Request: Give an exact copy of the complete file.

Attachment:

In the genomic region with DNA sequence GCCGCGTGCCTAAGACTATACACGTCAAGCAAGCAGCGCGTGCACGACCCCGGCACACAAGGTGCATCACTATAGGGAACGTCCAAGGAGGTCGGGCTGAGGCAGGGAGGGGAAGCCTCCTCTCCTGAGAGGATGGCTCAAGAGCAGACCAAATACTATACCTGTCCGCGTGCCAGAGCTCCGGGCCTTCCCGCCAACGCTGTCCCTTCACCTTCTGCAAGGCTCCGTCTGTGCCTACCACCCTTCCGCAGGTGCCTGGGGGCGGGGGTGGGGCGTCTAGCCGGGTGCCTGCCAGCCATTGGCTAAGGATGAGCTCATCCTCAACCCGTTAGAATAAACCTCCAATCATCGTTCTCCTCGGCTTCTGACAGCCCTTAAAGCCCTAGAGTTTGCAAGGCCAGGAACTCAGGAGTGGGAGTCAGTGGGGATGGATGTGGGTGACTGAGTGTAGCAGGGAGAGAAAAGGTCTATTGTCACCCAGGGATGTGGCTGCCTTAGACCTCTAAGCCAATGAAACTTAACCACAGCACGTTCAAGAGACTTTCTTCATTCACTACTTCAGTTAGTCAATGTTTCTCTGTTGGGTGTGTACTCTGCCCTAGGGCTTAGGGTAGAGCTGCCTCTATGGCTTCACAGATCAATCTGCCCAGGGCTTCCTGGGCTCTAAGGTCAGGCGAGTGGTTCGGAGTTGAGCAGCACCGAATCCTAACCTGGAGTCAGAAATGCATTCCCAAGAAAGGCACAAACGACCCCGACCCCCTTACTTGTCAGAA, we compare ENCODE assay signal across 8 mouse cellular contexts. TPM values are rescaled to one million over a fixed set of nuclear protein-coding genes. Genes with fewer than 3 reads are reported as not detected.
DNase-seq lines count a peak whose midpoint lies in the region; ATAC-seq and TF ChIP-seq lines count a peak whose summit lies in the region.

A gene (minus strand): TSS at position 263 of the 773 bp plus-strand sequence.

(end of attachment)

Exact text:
In the genomic region with DNA sequence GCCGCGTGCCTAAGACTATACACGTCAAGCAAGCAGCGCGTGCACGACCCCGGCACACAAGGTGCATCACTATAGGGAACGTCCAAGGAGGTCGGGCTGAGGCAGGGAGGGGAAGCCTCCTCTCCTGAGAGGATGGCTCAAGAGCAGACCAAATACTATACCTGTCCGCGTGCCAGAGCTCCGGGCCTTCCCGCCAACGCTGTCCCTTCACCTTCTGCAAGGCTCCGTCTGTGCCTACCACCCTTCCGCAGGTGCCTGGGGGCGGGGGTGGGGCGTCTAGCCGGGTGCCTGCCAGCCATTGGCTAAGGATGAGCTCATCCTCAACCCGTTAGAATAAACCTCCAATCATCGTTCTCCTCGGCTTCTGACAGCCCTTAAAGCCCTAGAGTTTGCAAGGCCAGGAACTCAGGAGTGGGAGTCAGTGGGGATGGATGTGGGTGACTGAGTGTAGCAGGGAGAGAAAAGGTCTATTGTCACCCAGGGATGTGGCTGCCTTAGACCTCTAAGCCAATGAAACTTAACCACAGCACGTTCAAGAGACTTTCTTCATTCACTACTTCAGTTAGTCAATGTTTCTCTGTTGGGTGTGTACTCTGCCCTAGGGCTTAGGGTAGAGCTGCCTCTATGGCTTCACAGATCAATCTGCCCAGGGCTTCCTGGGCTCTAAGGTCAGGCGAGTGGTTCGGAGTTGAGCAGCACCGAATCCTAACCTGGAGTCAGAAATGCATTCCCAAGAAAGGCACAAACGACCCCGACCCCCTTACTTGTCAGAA, we compare ENCODE assay signal across 8 mouse cellular contexts. TPM values are rescaled to one million over a fixed set of nuclear protein-coding genes. Genes with fewer than 3 reads are reported as not detected.
DNase-seq lines count a peak whose midpoint lies in the region; ATAC-seq and TF ChIP-seq lines count a peak whose summit lies in the region.

A gene (minus strand): TSS at position 263 of the 773 bp plus-strand sequence.